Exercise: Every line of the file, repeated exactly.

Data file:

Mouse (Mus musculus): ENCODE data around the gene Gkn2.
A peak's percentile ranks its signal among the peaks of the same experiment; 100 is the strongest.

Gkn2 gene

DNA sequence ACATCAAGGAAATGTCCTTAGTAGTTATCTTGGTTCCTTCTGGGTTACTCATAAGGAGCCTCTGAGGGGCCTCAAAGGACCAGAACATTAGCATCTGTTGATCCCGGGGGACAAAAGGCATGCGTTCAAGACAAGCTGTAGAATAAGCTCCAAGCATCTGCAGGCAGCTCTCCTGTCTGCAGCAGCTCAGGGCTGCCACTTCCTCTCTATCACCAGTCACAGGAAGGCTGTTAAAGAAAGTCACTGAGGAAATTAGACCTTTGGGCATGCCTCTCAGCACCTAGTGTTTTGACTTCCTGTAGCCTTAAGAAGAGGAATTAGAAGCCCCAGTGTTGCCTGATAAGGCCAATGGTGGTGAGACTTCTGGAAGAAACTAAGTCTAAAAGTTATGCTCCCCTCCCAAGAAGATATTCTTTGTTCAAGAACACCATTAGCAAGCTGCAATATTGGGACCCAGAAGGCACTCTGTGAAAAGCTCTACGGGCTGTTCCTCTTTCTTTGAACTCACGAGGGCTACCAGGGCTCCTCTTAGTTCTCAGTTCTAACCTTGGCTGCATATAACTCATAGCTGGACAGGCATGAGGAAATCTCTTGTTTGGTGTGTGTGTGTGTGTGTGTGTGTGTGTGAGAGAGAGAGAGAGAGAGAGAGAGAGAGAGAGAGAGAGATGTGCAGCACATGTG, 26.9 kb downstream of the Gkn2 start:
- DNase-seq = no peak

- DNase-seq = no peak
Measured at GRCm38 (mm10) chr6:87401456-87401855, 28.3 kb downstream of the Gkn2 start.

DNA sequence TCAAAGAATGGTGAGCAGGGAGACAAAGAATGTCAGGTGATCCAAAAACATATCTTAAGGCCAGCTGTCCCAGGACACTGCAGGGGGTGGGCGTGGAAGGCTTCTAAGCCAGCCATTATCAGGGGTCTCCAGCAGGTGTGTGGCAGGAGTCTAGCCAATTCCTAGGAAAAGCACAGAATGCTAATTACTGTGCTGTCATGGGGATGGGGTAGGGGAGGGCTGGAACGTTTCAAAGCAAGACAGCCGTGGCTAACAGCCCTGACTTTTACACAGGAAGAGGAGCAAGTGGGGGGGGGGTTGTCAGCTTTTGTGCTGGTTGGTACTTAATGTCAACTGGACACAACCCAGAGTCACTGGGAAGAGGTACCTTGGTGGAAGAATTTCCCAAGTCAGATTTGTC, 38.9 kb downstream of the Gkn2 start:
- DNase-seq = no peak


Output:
Mouse (Mus musculus): ENCODE data around the gene Gkn2.
A peak's percentile ranks its signal among the peaks of the same experiment; 100 is the strongest.

Gkn2 gene

DNA sequence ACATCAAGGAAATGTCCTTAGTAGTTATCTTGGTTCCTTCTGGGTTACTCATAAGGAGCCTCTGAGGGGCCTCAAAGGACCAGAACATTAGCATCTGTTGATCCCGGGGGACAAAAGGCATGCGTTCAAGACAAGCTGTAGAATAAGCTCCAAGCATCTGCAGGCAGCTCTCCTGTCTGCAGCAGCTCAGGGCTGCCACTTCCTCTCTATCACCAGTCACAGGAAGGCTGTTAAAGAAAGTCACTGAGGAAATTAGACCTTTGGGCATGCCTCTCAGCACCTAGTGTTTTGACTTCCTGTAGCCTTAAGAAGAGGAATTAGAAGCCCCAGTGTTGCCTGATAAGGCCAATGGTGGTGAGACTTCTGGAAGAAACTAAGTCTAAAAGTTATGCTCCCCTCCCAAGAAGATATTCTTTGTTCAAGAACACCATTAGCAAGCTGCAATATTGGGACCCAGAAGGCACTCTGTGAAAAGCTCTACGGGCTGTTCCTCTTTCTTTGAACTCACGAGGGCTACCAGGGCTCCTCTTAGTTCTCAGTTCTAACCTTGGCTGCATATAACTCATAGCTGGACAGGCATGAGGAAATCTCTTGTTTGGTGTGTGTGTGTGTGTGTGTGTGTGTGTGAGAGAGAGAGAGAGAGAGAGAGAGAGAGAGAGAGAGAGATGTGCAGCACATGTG, 26.9 kb downstream of the Gkn2 start:
- DNase-seq = no peak

- DNase-seq = no peak
Measured at GRCm38 (mm10) chr6:87401456-87401855, 28.3 kb downstream of the Gkn2 start.

DNA sequence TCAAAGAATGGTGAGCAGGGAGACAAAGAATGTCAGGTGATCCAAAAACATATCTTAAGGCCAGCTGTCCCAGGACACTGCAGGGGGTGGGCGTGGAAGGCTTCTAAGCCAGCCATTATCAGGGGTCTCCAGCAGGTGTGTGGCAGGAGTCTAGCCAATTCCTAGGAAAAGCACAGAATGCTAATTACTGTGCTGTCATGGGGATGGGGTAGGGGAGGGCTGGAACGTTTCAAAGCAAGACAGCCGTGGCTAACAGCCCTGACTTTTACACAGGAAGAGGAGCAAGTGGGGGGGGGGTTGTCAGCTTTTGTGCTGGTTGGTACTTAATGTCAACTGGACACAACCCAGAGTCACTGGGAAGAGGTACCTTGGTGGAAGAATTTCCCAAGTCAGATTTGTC, 38.9 kb downstream of the Gkn2 start:
- DNase-seq = no peak